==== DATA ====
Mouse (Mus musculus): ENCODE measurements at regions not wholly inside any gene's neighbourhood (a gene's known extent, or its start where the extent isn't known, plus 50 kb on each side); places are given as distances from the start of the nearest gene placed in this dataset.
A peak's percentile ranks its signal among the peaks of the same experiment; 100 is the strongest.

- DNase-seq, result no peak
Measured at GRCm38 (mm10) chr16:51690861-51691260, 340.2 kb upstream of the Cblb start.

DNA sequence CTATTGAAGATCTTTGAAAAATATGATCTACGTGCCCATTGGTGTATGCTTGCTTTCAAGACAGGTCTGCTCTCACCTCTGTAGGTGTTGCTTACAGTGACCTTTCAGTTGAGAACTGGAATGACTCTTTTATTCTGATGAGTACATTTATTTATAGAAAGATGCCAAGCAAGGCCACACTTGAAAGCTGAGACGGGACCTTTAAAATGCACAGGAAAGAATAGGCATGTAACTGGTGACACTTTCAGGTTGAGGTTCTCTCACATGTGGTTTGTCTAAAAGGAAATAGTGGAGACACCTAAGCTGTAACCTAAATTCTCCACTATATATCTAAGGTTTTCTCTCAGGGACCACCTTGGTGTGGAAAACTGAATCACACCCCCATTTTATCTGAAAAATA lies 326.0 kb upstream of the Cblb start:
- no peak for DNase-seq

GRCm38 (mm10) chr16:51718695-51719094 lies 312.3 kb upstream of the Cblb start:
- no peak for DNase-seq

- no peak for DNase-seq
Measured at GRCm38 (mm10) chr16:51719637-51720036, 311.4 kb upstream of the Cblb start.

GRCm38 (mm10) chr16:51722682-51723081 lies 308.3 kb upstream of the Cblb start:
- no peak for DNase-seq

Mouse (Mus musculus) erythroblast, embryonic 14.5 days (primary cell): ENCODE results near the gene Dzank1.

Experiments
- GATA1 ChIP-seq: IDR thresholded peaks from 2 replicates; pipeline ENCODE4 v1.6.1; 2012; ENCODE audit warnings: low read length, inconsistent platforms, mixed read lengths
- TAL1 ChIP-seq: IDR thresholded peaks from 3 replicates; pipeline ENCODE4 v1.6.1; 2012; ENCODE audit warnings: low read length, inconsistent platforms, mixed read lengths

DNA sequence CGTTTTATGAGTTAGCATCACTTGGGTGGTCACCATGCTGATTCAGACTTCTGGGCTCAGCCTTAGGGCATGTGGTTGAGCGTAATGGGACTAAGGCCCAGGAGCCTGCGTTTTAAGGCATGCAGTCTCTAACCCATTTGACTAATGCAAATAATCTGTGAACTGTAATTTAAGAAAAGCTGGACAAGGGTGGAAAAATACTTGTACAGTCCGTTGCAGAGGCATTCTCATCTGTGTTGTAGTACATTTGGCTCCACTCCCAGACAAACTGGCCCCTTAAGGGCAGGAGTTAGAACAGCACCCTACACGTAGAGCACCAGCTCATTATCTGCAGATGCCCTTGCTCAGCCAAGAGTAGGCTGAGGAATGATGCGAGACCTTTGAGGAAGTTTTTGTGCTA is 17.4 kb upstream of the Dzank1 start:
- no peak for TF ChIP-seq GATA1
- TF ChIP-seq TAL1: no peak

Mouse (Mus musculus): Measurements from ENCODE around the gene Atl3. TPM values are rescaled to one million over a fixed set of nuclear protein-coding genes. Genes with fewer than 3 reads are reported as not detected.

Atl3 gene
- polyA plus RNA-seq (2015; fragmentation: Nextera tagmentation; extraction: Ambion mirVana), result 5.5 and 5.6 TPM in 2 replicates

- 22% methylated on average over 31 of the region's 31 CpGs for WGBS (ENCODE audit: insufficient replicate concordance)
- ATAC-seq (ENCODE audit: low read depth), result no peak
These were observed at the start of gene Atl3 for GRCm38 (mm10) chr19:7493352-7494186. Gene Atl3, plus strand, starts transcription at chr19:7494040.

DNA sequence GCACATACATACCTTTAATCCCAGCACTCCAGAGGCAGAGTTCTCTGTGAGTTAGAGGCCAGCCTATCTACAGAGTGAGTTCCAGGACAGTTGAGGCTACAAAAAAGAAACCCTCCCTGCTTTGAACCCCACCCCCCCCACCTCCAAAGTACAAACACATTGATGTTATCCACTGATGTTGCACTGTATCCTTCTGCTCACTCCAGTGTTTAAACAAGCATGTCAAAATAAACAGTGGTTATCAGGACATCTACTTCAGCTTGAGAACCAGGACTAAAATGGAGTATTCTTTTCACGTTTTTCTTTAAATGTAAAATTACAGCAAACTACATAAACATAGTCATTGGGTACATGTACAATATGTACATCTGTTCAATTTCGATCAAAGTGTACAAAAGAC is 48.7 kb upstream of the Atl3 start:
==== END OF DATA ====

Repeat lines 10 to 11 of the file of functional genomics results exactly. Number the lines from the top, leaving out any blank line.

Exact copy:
Measured at GRCm38 (mm10) chr16:51719637-51720036, 311.4 kb upstream of the Cblb start.

GRCm38 (mm10) chr16:51722682-51723081 lies 308.3 kb upstream of the Cblb start: